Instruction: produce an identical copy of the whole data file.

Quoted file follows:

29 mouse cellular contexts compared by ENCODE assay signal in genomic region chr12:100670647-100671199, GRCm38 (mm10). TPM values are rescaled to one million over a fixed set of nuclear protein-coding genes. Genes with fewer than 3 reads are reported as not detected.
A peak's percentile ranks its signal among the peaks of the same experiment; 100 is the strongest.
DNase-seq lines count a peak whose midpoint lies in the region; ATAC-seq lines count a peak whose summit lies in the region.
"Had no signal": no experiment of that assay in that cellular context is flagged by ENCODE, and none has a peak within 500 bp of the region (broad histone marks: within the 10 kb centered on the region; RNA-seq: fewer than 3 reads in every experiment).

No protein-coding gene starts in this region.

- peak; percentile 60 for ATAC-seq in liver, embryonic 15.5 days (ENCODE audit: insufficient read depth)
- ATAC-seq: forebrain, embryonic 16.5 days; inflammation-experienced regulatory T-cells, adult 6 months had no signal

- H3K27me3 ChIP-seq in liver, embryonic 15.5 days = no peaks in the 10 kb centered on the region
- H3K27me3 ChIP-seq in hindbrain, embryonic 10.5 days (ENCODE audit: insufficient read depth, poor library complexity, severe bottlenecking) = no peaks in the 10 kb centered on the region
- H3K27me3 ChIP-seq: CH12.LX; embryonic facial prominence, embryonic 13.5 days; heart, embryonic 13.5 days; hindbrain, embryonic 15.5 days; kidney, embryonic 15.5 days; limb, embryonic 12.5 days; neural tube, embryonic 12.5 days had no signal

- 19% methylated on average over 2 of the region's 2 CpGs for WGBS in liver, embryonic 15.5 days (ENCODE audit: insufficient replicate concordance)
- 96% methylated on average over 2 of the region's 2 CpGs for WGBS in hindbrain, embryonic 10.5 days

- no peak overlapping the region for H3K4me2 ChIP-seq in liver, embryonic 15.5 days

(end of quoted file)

29 mouse cellular contexts compared by ENCODE assay signal in genomic region chr12:100670647-100671199, GRCm38 (mm10). TPM values are rescaled to one million over a fixed set of nuclear protein-coding genes. Genes with fewer than 3 reads are reported as not detected.
A peak's percentile ranks its signal among the peaks of the same experiment; 100 is the strongest.
DNase-seq lines count a peak whose midpoint lies in the region; ATAC-seq lines count a peak whose summit lies in the region.
"Had no signal": no experiment of that assay in that cellular context is flagged by ENCODE, and none has a peak within 500 bp of the region (broad histone marks: within the 10 kb centered on the region; RNA-seq: fewer than 3 reads in every experiment).

No protein-coding gene starts in this region.

- peak; percentile 60 for ATAC-seq in liver, embryonic 15.5 days (ENCODE audit: insufficient read depth)
- ATAC-seq: forebrain, embryonic 16.5 days; inflammation-experienced regulatory T-cells, adult 6 months had no signal

- H3K27me3 ChIP-seq in liver, embryonic 15.5 days = no peaks in the 10 kb centered on the region
- H3K27me3 ChIP-seq in hindbrain, embryonic 10.5 days (ENCODE audit: insufficient read depth, poor library complexity, severe bottlenecking) = no peaks in the 10 kb centered on the region
- H3K27me3 ChIP-seq: CH12.LX; embryonic facial prominence, embryonic 13.5 days; heart, embryonic 13.5 days; hindbrain, embryonic 15.5 days; kidney, embryonic 15.5 days; limb, embryonic 12.5 days; neural tube, embryonic 12.5 days had no signal

- 19% methylated on average over 2 of the region's 2 CpGs for WGBS in liver, embryonic 15.5 days (ENCODE audit: insufficient replicate concordance)
- 96% methylated on average over 2 of the region's 2 CpGs for WGBS in hindbrain, embryonic 10.5 days

- no peak overlapping the region for H3K4me2 ChIP-seq in liver, embryonic 15.5 days